Sunday, July 9, 2017

Our annual library auction...

I could remember those past summer days leading up to our local annual library auction. My daughter and I would sit on the floor of her bedroom and design a plan of how we would get there early and grab the most amount of books under the children's book tent, before everyone else arrived. We even made lists of books she was interested in and yearned for, so her nana and poppy could search efficiently too. 

Our local library auction is in it's 71st year. It began in a little barn that sat on the side of the road and was the biggest event of the summer. Now, it sits in the back parking lot of the library and spills onto the side lot. It has over a dozen of vendors and tents that donate the money back into the library. And of course, the auction itself. This continues to be the biggest group gathering of the summer. Where local community organizations volunteer their time to work the stands and teens who help with the children's games and crafts.  

Before kids, I was never interested in attending the auction. I may have stopped in once or twice over the years, but the mad rush to be the first ones on the grounds, began when my daughter was only 22 months old. When books became her obsession. 

But over the years, the interests in books may have changed, but the image is still the same. We arrive with two overly excited children, 20 minutes before they're officially open. Thankfully, the tent with the used books always allows us to start browsing upon arrival. But within minutes, the small stuffed tent begins to quickly fill with other people, who have the same idea, and the summer heat and humidity fills the remaining spaces. 

We quickly gather our purchased books and my dad walks them back to the car for safe keeping (one of his many trips throughout the evening). Myself, my mom, and my children walk to the other side, where there is a children's tent and a "junk" tent. My children and mom ravage through boxes of old toys, puzzles, games, and more books. Whereas, I saunter over to the junk tent to rummage through other's past treasures. And over the years, I've acquired my own vintage dinnerware by only obtaining mismatched floral dishes with gold trimmed sides. And this year, I found a large platter, a hummel tea set and a 3 tiered plate set for desserts.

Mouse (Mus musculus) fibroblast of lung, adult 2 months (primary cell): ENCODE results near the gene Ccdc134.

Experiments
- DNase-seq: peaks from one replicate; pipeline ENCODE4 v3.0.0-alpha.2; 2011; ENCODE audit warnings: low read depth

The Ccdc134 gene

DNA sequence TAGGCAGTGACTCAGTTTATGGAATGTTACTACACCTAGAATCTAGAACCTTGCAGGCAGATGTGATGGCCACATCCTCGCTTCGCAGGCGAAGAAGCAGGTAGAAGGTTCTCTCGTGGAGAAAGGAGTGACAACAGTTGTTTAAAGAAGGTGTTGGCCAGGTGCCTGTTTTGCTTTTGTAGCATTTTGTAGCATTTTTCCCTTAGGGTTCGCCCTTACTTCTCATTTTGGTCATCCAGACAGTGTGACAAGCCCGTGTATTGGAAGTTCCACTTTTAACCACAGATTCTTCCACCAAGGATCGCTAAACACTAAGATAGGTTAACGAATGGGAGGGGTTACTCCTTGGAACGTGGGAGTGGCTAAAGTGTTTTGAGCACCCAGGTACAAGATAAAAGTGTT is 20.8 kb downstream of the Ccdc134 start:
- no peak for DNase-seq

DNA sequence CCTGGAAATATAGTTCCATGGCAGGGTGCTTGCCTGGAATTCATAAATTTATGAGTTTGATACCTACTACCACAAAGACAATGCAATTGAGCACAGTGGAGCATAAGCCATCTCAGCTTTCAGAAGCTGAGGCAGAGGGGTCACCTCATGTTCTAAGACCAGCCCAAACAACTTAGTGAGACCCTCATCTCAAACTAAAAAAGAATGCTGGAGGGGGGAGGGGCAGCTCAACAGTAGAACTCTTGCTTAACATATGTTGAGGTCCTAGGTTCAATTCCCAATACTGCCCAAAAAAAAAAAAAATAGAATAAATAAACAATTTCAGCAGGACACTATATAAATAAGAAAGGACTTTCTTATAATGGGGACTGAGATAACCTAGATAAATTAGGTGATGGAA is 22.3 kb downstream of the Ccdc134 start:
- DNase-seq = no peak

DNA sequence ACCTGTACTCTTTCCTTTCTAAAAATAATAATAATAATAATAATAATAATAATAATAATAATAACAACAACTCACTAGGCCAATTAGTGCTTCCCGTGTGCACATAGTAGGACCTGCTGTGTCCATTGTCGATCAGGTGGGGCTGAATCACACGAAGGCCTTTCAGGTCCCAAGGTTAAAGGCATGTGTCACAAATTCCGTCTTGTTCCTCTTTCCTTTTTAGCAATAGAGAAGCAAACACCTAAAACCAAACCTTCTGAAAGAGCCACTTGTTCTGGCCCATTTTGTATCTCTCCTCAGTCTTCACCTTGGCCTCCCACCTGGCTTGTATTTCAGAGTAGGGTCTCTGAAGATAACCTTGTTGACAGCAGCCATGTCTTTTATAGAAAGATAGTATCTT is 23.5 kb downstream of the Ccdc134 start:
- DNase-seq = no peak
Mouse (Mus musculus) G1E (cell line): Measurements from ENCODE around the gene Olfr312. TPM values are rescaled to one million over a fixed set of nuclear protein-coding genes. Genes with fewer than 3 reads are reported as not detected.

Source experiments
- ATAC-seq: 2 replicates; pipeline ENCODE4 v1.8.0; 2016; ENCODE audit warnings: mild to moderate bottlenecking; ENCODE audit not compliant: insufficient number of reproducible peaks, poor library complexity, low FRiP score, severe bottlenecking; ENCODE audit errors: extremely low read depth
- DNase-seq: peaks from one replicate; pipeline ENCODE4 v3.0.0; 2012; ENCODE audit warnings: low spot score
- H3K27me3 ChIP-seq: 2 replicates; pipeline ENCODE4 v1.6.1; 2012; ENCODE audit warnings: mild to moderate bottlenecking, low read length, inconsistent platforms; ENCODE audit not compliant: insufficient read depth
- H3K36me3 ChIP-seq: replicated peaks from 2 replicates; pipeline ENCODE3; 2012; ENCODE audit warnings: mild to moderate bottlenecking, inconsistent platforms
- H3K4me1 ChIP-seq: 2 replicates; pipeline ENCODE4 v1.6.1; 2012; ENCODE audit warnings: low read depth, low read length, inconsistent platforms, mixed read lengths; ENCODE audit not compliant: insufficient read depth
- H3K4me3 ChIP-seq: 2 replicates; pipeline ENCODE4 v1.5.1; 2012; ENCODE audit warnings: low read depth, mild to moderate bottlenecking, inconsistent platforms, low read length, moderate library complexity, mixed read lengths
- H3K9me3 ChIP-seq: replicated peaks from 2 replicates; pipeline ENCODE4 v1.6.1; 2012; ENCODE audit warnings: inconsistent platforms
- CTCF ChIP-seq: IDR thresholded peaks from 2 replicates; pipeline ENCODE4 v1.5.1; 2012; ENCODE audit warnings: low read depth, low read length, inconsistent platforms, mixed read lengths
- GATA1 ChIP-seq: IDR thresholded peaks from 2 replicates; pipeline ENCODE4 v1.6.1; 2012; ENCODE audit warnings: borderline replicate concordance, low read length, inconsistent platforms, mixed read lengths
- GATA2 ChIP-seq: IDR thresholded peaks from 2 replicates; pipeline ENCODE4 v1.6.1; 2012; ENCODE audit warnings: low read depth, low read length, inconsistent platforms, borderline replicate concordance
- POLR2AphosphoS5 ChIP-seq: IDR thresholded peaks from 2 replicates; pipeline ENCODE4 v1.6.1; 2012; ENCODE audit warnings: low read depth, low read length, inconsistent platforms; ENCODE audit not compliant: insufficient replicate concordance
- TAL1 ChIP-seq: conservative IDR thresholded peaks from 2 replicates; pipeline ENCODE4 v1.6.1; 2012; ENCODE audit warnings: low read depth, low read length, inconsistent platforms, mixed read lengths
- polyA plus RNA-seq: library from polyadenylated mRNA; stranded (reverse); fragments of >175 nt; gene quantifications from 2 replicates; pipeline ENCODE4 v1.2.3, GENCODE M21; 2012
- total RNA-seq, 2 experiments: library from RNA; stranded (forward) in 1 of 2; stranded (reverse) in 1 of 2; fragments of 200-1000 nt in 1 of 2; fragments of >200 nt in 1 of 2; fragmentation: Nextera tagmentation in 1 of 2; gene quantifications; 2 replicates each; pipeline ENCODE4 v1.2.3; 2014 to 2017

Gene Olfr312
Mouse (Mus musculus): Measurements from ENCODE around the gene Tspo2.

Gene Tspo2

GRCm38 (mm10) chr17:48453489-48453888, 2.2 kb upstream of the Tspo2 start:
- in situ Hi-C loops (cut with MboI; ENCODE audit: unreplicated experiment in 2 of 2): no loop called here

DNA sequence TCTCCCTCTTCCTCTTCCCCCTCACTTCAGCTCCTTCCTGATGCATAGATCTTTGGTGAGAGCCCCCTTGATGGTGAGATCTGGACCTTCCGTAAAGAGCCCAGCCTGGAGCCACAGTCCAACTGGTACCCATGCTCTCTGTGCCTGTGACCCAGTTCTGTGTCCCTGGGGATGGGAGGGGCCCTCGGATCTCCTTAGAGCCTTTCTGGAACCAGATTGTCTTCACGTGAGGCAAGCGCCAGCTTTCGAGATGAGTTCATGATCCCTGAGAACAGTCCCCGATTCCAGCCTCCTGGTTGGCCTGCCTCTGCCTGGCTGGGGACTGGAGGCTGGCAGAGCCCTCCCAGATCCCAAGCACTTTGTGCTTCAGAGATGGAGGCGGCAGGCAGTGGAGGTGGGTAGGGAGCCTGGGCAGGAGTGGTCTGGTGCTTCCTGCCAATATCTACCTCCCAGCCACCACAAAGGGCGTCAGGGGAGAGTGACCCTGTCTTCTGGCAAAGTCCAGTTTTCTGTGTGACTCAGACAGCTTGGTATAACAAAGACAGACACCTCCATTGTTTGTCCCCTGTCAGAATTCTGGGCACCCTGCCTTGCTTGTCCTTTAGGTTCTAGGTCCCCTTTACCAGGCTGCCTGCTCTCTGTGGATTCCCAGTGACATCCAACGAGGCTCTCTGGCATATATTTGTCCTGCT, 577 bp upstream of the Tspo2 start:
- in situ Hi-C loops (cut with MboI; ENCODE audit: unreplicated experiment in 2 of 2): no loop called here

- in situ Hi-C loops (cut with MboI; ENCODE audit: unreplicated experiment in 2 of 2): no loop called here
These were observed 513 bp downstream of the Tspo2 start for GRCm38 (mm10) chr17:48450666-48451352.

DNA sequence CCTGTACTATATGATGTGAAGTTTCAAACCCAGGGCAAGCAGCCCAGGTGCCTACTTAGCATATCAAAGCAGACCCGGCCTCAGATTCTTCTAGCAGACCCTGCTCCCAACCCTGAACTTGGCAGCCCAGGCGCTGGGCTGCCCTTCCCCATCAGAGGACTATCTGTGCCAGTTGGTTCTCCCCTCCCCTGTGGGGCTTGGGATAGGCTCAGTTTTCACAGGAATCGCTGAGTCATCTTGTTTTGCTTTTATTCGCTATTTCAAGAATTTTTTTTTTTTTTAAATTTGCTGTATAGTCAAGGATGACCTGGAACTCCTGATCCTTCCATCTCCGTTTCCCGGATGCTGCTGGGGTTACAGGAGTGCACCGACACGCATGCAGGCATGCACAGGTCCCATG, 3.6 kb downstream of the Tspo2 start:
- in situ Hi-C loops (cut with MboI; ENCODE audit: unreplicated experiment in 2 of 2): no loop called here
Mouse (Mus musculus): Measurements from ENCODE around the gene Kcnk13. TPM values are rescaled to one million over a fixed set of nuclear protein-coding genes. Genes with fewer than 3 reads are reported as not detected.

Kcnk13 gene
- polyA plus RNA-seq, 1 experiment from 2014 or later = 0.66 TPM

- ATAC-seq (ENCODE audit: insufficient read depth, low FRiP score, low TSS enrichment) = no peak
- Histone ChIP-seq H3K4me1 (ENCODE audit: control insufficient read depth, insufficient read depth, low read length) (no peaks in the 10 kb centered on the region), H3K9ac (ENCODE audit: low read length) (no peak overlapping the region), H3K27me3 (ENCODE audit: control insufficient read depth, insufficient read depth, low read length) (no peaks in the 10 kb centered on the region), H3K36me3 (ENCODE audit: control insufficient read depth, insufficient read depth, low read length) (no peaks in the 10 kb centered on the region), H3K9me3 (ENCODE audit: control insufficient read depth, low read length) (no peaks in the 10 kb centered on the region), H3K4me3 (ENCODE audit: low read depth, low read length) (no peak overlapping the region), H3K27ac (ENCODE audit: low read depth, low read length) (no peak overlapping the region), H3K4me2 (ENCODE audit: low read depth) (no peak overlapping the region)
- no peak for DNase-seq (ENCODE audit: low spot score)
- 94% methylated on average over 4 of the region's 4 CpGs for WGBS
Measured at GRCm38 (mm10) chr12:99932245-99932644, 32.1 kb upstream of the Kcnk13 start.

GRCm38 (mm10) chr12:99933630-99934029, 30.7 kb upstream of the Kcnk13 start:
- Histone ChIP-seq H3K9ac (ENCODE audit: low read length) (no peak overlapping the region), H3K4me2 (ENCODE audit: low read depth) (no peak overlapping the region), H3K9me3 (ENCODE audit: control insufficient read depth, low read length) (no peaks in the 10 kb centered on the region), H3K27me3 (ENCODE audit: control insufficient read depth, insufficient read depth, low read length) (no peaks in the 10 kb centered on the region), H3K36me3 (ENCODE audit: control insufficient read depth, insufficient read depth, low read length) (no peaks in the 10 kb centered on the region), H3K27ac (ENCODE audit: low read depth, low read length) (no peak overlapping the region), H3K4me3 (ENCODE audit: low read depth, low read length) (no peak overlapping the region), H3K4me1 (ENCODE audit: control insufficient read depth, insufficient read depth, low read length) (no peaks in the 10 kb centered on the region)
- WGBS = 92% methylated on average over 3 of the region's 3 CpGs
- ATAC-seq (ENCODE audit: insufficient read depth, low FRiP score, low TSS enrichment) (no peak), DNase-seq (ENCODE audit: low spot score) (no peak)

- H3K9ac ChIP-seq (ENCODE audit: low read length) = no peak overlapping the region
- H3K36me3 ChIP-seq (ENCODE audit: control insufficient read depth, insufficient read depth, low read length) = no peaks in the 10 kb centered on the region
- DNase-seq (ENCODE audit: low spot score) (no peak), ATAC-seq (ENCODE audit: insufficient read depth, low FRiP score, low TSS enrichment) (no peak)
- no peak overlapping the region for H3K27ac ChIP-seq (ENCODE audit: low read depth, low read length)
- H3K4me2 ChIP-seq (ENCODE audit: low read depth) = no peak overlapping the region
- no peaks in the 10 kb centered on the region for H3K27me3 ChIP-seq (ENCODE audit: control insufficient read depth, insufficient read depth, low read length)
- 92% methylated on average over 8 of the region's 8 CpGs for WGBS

All of my pieces are old, with stories. They may not all be my stories, but they're someone's stories. And throughout the years, someone enjoyed these pieces. I love to imagine what these items have seen or been through. How people sat around a table of some kind, and laughed and celebrated holidays and parties and milestones.

Once our car is loaded up with goodies from the past, after my dad takes his final trip, we wander around for typical greasy fair food. And, we always find a grassy spot to watch the auction unfold.

Before kids, I never realized how important this first week of July would be. I never imagined the library auction would be one of our summer things that had a countdown. But here we are, almost 5 years of religiously attending. And each year, I'm watching the interests and dynamics change. And I know that years from now, this library auction will only be a memory for me. I know I'll eventually walk the grounds myself and singly scavenge through the tents, as I drop my preteen children off on a Friday and Saturday night to hang with their friends.